“Julie at 6892 just called me. They still have a faulty register and haven’t heard from you or anyone else at tech. They’re hoping you can give them a timeline for when you’ll look at and hopefully fix their faulty register since the Christmas rush is about to get even more intense.”
“We’re swamped here, Rhodes. I already told you that. Hopefully we’ll be able to get someone there sometime next week.” John sounds exasperated and annoyed. Not happy I’m calling at all, that’s evident from the tone of his voice.
“But it’s in the middle of the Christmas rush and they only have one working register. They’re losing sales because it and confirming my diagnosis shouldn’t take long.”
“We don’t have anyone available until next week. Between a guy with acute appendicitis and another one with a heart attack my staff is pretty sparse. If you’re so worried about 6892 you’re free head over there whenever you want.”
“Excuse me?” My job description doesn’t include doing on-site stuff. I’m a backup tech support that does stuff remotely from home. Believe me, I read the paperwork, including the small print, thoroughly before I signed it specifically to be able to refuse requests like this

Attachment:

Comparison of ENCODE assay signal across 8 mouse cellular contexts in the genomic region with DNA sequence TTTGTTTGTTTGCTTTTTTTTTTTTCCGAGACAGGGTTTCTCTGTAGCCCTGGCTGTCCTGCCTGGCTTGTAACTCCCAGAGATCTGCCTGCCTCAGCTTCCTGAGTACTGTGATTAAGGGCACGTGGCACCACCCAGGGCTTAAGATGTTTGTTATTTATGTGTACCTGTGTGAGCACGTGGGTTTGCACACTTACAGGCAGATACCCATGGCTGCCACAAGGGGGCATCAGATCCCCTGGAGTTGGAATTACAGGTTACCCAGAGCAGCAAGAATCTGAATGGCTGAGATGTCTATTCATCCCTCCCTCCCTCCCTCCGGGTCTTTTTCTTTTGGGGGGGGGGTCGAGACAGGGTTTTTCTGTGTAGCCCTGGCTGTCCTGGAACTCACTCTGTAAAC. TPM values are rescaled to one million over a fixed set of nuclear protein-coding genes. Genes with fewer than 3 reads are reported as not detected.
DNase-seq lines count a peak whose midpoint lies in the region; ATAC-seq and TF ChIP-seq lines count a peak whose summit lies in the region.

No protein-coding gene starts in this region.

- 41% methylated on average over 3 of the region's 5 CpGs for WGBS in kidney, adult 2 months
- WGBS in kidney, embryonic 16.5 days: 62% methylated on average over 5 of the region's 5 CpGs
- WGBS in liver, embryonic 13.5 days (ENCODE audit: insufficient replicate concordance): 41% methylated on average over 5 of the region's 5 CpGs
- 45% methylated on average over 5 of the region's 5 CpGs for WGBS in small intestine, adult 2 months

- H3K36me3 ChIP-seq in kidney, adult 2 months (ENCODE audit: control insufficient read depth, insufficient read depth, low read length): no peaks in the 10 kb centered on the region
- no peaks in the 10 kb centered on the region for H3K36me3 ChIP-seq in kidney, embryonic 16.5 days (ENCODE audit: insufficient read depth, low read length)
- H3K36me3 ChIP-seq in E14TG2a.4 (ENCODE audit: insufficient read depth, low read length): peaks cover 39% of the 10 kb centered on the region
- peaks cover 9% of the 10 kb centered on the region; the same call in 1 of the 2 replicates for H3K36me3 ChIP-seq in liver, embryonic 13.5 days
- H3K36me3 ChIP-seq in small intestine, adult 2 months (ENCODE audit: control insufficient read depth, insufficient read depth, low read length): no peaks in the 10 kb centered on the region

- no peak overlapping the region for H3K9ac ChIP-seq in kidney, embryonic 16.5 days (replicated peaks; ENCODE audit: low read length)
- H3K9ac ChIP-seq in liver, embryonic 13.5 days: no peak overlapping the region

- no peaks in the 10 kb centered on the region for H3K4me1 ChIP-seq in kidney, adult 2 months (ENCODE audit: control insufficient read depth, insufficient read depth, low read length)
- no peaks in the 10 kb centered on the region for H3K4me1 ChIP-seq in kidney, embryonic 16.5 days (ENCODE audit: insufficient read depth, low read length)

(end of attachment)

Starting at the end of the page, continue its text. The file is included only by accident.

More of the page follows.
“If you’re so sure of your diagnosis of that register and want that store to be helped now you need to go there and confirm it. I don’t think asking you to cross the Brooklyn Bridge is asking too much.”
I can’t really argue with that. At least not without revealing to John that I’m in a wheelchair. Something I didn’t mention in my application and it didn’t come up in my interview, which was done over the phone. I know it theoretically shouldn’t make a difference since the work I do doesn’t require working legs, but it tends to make a huge difference.
Before my mind can race further John carries on. “I’m swamped here, so help me out.” John sounds a bit desperate at the end, almost like he’s pleading with me. Emphasis on almost.
Will a trip to Midtown kill me? No, it won’t. The store in question isn’t far from Grand Central and I can take the subway directly there from Borough Hall. Both stations are accessible. I’ve done this route a couple of times before and I know it’s not that bad. It’s actually better than catching a cab in NYC traffic. I take a deep breath. “Fine, I’ll do it. I can be there before noon tomorrow.”
“Sound good to me,” John says. “Thanks.” He terminates the call without further ado and almost immediately I start freaking out about what I’ve agreed to. I can get there without problems, but I have no idea if the actual store is accessible. What the hell was I thinking?